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What is The Race to Zero?

The Race to Zero is a friendly annual competition among the world’s oil and natural gas producers designed to challenge and encourage energy companies to reduce their total methane emissions. 

In order for us to address issues related to climate change and to take appropriate steps towards reducing our methane footprint, it is necessary to get a clear picture of our true emissions.

To participate in the The Race to Zero, each company must quantify their total site-wide methane emissions from a statistically-representative sample of their total sites selected at random by the organizing committee. The concept is simple: the energy company with the lowest average emissions ratio, the closest to zero, takes home the top prize. 


While only one company will be crowned the champion each year, when we work together to reduce our methane emissions and lessen our impact on the environment, we all win.

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How It Works : 

1

Test sites are selected at random from each operator’s total sites.

Operators will be required to submit a list of their total sites to the organizing committee. The sites will be anonymized, and a statistically representative subsample will be selected for emissions testing.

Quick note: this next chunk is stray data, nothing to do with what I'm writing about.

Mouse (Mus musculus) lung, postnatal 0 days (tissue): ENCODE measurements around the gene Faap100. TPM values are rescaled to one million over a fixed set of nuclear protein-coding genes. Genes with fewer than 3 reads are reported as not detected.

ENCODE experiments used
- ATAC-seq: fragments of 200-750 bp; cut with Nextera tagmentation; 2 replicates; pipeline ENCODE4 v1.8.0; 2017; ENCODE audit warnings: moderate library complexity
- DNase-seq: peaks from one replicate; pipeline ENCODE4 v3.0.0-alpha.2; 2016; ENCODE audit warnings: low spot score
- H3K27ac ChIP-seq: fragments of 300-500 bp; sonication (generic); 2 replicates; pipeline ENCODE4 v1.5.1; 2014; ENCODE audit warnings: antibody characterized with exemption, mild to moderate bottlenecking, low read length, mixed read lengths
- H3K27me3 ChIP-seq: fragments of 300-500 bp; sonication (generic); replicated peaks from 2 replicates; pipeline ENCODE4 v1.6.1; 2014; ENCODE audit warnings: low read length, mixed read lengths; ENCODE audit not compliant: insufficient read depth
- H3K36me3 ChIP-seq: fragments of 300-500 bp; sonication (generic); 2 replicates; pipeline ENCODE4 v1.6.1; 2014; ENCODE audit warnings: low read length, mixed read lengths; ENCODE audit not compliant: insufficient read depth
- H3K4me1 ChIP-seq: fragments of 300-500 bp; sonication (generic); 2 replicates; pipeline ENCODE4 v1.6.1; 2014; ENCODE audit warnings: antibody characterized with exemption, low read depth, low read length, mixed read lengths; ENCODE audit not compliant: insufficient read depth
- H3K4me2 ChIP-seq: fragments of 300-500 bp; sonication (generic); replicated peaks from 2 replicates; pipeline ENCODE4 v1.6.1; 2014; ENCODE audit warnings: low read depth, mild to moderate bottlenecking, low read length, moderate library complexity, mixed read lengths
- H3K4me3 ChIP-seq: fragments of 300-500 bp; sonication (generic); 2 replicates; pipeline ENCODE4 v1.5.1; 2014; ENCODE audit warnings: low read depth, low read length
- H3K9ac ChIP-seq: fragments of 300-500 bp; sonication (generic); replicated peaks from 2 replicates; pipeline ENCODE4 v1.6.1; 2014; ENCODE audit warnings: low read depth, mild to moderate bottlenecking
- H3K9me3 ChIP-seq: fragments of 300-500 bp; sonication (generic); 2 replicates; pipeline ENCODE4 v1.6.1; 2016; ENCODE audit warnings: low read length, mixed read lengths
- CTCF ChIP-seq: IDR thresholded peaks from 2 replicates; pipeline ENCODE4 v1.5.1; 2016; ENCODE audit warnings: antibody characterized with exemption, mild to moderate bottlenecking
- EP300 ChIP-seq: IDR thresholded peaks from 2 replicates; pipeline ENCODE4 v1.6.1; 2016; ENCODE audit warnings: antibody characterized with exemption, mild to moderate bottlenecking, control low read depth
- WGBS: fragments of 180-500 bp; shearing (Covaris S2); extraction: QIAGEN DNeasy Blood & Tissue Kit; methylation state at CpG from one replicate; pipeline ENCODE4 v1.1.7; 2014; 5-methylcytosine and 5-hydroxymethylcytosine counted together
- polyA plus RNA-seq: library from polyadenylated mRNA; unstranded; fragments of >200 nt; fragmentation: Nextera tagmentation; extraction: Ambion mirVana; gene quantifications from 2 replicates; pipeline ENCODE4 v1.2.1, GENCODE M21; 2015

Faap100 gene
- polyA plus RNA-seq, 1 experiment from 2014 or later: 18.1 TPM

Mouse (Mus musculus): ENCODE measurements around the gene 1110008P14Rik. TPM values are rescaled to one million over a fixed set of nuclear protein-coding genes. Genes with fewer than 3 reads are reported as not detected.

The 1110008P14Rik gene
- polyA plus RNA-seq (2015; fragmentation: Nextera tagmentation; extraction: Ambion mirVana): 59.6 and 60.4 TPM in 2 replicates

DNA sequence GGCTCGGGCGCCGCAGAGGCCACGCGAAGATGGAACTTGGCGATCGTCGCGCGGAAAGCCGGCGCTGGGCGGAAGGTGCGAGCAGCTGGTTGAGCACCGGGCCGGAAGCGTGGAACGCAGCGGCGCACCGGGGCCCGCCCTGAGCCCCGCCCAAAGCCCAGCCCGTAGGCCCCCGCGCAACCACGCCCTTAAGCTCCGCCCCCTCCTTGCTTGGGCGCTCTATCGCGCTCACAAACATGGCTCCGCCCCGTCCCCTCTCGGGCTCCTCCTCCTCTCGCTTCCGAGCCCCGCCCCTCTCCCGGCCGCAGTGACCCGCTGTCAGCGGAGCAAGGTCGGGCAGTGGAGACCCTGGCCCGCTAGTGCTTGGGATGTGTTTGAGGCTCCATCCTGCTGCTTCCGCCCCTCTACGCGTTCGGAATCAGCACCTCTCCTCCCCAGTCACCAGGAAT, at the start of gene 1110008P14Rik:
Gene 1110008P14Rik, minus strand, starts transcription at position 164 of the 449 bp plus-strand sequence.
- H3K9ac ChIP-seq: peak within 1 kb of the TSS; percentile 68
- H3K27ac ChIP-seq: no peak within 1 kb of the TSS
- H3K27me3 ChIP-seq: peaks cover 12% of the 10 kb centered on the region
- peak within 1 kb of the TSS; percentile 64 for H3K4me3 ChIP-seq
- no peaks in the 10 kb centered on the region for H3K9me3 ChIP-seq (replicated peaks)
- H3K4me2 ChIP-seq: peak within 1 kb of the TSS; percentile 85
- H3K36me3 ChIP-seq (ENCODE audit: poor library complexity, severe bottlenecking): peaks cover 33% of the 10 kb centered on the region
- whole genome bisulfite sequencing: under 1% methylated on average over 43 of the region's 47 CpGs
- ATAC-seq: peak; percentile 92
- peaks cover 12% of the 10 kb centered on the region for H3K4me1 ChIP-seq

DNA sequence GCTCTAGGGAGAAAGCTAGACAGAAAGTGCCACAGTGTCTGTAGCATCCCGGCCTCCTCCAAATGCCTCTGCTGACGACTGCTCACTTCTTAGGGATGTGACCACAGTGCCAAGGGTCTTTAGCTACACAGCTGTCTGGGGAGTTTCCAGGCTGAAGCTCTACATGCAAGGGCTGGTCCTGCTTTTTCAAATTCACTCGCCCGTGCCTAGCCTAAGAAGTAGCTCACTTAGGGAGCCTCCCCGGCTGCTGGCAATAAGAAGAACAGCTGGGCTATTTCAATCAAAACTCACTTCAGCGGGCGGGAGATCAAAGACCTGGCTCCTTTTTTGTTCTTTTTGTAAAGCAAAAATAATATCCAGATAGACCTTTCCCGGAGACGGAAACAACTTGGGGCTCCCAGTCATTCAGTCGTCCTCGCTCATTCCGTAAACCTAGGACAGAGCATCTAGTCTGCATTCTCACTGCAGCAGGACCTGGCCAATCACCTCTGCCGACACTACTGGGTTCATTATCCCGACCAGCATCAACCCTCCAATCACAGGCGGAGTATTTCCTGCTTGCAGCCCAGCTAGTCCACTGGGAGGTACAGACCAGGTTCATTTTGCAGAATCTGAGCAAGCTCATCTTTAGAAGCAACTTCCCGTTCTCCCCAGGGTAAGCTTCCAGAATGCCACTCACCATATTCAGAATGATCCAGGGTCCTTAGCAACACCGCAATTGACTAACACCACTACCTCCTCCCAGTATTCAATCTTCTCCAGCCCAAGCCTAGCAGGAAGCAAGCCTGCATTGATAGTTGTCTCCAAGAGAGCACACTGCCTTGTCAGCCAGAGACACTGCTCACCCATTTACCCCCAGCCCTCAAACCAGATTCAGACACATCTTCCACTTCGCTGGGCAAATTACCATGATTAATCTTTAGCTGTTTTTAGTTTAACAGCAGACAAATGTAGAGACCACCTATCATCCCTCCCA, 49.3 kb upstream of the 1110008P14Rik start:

2

Quantify total methane emissions using any reliable method.

The total, site-wide, emission rate of methane from each test site must be quantified using a scientifically-sound and defensible method that has demonstrated accuracy. Total emissions are inclusive of all sources (e.g., fugitive emissions, process emissions, venting, flaring, pneumatics, etc.)

3

Report the methane intensity determined for each site and for the cumulative total of all tested sites.

The methane intensity for each site shall be calculated as the total methane emission divided by the net production. The cumulative methane intensity  is the combined methane emissions for all tested sites divided by the combined production. 

When performance is measured, performance improves.

Why measure methane?

The reality is that just about everything leaks to some extent. What matters is how much is being emitted.  No matter your primary concern, be it climate impact or air quality impact or lost revenue, they are all dependent on the amount of methane reaching the atmosphere.

Methane is a potent greenhouse gas that has a 20-year warming potential 84 times that of CO2. We know that human activity, including production and use of fossil fuels, is contributing to the rising methane levels in the global atmosphere. Our challenge is to reduce our methane emissions to as close to zero as possible.

With limited resources and limited time, along with a continually growing number of production sites, it is increasingly important to be smart about how we allocate those resources to get the most methane reduction for our investment. In order to do this, we must first accurately measure our total emissions. 

When it comes to methane, the only metric that truly matters is “How much”

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